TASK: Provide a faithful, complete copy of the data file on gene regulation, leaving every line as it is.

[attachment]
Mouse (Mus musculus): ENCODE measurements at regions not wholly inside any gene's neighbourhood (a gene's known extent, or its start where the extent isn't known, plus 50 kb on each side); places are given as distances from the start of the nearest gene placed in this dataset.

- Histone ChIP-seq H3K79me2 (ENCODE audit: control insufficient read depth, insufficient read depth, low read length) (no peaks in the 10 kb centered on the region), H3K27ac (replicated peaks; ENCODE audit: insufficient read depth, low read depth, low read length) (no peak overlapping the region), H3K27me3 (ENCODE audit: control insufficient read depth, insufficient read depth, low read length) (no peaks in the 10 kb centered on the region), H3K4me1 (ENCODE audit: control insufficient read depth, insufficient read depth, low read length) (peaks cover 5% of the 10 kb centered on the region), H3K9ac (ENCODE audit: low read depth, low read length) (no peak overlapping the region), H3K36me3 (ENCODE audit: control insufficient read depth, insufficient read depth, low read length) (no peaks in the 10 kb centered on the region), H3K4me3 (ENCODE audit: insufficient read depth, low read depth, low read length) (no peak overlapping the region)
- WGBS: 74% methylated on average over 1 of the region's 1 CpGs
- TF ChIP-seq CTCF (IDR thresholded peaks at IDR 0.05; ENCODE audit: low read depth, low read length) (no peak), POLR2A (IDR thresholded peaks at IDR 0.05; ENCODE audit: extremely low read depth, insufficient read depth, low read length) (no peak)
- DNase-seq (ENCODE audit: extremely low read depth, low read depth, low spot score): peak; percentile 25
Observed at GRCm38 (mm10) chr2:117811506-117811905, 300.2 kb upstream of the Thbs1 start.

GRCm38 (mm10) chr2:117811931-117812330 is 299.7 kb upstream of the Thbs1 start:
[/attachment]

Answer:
Mouse (Mus musculus): ENCODE measurements at regions not wholly inside any gene's neighbourhood (a gene's known extent, or its start where the extent isn't known, plus 50 kb on each side); places are given as distances from the start of the nearest gene placed in this dataset.

- Histone ChIP-seq H3K79me2 (ENCODE audit: control insufficient read depth, insufficient read depth, low read length) (no peaks in the 10 kb centered on the region), H3K27ac (replicated peaks; ENCODE audit: insufficient read depth, low read depth, low read length) (no peak overlapping the region), H3K27me3 (ENCODE audit: control insufficient read depth, insufficient read depth, low read length) (no peaks in the 10 kb centered on the region), H3K4me1 (ENCODE audit: control insufficient read depth, insufficient read depth, low read length) (peaks cover 5% of the 10 kb centered on the region), H3K9ac (ENCODE audit: low read depth, low read length) (no peak overlapping the region), H3K36me3 (ENCODE audit: control insufficient read depth, insufficient read depth, low read length) (no peaks in the 10 kb centered on the region), H3K4me3 (ENCODE audit: insufficient read depth, low read depth, low read length) (no peak overlapping the region)
- WGBS: 74% methylated on average over 1 of the region's 1 CpGs
- TF ChIP-seq CTCF (IDR thresholded peaks at IDR 0.05; ENCODE audit: low read depth, low read length) (no peak), POLR2A (IDR thresholded peaks at IDR 0.05; ENCODE audit: extremely low read depth, insufficient read depth, low read length) (no peak)
- DNase-seq (ENCODE audit: extremely low read depth, low read depth, low spot score): peak; percentile 25
Observed at GRCm38 (mm10) chr2:117811506-117811905, 300.2 kb upstream of the Thbs1 start.

GRCm38 (mm10) chr2:117811931-117812330 is 299.7 kb upstream of the Thbs1 start: